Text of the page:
Travel: Digging for truffles in the Dordogne
The temperature was struggling to rise above freezing as the fog swirled in and dusk approached - not the sort of day to hang around a remote hillside in deepest France.
But if what you're after is worth its weight in gold a little bad weather is a small sacrifice.
The black Perigord truffle is the thing, and hunting out these "black diamonds" is not just a source of income, it's a matter of pride for every man and his dog - or occasional pig.
Genial guides Laurent Fage and Jean-Pierre Vuajour are straight out of French central casting and full of knowledge of the fabled fungus, which grows under oak trees in limestone soil.
There are tell-tale signs the connoisseur will spot, leaving the dog to do the rest.
Laurent said: "Around the base of the tree the ground is brulée - burnt - because the truffle has sucked the goodness out of the soil.
"Not every tree will yield truffles, or it might for a few years and then not. You never know what the tree will give.
"A dog can smell the truffle from 30 metres, and unlike a pig it won't eat the truffle when it finds it."
An hour's walk in the woods with Bif the dog was lucrative, yielding a small basket of black diamonds.
Prices at Brive market can be anything up to 1,500 euros in a scarce year, although this winter it's been around 900 euros.
Who says money doesn't grow on trees, or in this case under them?
The French have even developed a process, mycorrhize, to propagate trees on truffle farms, such as La Ferme de la Truffe in Martel, which are now responsible for about 60 per cent of production.
The black Perigord, or tuber melanosporum, is the most prized. There's also the brumale - stronger of scent and better cooked - as well as the summer truffle, a pale imitation of its earthy cousin. Beware cut price deals - it's often how dealers get rid of sub-standard or rotting truffles to unsuspecting buyers.
So what to do with the precious ingredient? Keep it simple according to Abel Congratel, patron of the stylish Manoir de Malagorse chambre d'hote in Cuzance.
He said: "The truffle works best with things like eggs and butter. It mixes well with fats, like oil, which bring out the flavour. Here we like it with foie gras, but it works well stuffed under the skin of roast chicken or in a simple risotto. And the truffle is best eaten young, they won't keep more than 15 days."
The French are clearly still in love with food. Festivals such as the Fete de la Truffe in Sarlat celebrate the best in local ingredients. Every January it attracts Michelin starred chefs demonstrating truffle-inspired recipes, while the coveted Trophée Jean-Rougié for young chefs was won last year by English girl Lexine Hepworth.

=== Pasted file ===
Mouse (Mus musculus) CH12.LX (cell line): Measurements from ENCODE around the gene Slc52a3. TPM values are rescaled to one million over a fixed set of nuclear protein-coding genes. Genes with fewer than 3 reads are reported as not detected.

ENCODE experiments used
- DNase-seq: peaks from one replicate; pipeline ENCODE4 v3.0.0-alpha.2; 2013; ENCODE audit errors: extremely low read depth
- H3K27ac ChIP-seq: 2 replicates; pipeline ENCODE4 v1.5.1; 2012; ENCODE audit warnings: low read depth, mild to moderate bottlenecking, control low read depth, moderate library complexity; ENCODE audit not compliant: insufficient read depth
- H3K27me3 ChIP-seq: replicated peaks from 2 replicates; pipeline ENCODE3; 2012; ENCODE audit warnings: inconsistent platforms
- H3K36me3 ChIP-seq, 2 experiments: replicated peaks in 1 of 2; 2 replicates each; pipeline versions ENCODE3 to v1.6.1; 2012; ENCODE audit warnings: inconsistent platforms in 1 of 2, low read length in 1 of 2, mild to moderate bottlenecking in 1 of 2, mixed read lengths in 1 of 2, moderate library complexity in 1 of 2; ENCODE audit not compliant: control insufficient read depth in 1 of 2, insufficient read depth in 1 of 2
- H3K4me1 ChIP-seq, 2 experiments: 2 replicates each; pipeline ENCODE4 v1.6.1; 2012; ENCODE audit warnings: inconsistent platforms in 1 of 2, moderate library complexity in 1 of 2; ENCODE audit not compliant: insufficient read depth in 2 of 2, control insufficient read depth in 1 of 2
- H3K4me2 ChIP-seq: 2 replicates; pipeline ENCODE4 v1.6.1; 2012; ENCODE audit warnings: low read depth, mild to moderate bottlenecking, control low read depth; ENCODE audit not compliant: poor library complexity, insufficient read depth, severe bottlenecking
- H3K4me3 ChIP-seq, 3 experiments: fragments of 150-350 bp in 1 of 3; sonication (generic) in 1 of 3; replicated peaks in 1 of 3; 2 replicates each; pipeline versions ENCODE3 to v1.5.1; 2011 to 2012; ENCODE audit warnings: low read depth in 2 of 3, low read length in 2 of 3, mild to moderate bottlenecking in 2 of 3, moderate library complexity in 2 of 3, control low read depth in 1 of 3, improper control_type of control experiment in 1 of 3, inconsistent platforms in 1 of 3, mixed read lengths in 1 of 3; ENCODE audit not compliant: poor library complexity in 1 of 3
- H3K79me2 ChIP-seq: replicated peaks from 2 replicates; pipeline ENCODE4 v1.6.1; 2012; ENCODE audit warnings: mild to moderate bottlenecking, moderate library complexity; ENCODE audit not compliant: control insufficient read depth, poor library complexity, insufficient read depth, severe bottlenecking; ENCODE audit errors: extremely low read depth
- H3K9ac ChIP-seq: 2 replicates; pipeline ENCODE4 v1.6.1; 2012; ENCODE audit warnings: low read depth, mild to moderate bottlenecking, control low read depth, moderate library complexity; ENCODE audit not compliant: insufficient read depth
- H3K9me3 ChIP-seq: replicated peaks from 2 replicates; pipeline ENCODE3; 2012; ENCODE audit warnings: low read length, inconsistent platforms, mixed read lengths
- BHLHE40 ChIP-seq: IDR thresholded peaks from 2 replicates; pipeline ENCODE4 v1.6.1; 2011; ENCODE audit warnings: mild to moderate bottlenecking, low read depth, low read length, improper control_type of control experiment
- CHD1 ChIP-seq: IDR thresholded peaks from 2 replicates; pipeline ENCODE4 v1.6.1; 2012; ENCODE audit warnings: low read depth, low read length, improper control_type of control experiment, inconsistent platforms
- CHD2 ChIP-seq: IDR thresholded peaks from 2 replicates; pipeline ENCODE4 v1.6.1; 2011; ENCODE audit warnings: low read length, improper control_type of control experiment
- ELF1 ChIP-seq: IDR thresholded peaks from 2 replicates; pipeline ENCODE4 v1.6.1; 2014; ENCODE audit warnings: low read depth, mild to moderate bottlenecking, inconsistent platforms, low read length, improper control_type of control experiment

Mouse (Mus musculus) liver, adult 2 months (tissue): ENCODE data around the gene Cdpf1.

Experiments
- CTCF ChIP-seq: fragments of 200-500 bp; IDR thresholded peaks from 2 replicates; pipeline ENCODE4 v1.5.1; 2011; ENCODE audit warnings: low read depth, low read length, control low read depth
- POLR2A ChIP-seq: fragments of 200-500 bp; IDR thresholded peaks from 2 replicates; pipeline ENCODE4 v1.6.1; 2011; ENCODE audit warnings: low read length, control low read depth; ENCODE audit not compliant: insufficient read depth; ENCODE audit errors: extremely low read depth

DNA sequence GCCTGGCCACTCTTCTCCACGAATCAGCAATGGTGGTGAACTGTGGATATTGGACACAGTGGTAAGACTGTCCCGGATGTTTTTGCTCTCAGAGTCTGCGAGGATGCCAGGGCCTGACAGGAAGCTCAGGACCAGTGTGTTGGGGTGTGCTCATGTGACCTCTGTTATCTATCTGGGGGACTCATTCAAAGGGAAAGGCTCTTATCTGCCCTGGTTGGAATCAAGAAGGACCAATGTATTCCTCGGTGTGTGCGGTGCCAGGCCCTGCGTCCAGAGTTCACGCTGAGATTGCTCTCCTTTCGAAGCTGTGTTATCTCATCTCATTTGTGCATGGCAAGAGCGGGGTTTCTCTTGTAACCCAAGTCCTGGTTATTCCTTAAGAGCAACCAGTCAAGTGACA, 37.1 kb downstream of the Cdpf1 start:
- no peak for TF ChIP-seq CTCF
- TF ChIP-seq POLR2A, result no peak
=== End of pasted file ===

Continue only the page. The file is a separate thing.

You can even try cooking under the tutelage of a chef, although you'd probably need to remortgage to serve up foie gras and black truffle backeoff at a dinner party.
Wash this fine fare down with excellent Bergerac, Cahors or the local sweet Monbazillac wine.
The truffle season ends in March, but there's plenty more to see and do in this fascinating region, often bypassed by tourists heading to southern France. It's never been easier to get there from Canary Wharf. City Jet flights from City Airport take just 90 minutes before touchdown in Brive.
In Sarlat, a beautiful medieval town, take a trip in the glass elevator in the ruined church of St Marie for a fine view of its higgledy piggledy rooftops.
Visit the neighbouring Manoir de Gisson for a gruesome display of torture instruments, or just imagine yourself as Cyrano de Bergerac while wandering the town's charming streets.
Walnuts might be synonymous with Christmas but Denoix distil the juice of fresh green Perigord ones in traditional copper stills at their distillery in Brive.
Aged for five years in oak barrels, the result is a sweet, rich liqueur that's a pleasure to drink. The distillery also makes a famous violet mustard (denoix.com).
The ancient village of Rocamadour, carved into the side of a limestone gorge, is part of the pilgrim route to Santiago de Compostela and is still an important religious centre.
Avoid the overcrowded summer months and visit in April or September, when the atmosphere is at its best.
Troglodyte living was all the rage 20,000 years ago and the region boasts some of the best preserved cave paintings in the world. Lascaux II is the most famous, but also worth checking out are Le Pech Merle and Le Thot.
CityJet flies to Brive twice a week from London City Airport. One way fares start from £79, including all taxes. Go to cityjet.com or call reservations on 0871 666 50 50.
Chateau de Lacan (chateaulacan.com) in Brive is a quirky hotel featuring a fine restaurant and warm welcome. Rooms from 150 euros per night.
For a homely but classy stay the Manoir de Malagorse chambre d'hote (manoir-de-malagorse.fr) is run by Abel and his English wife Anne. It's a luxurious retreat in the country. From 130 euros per night.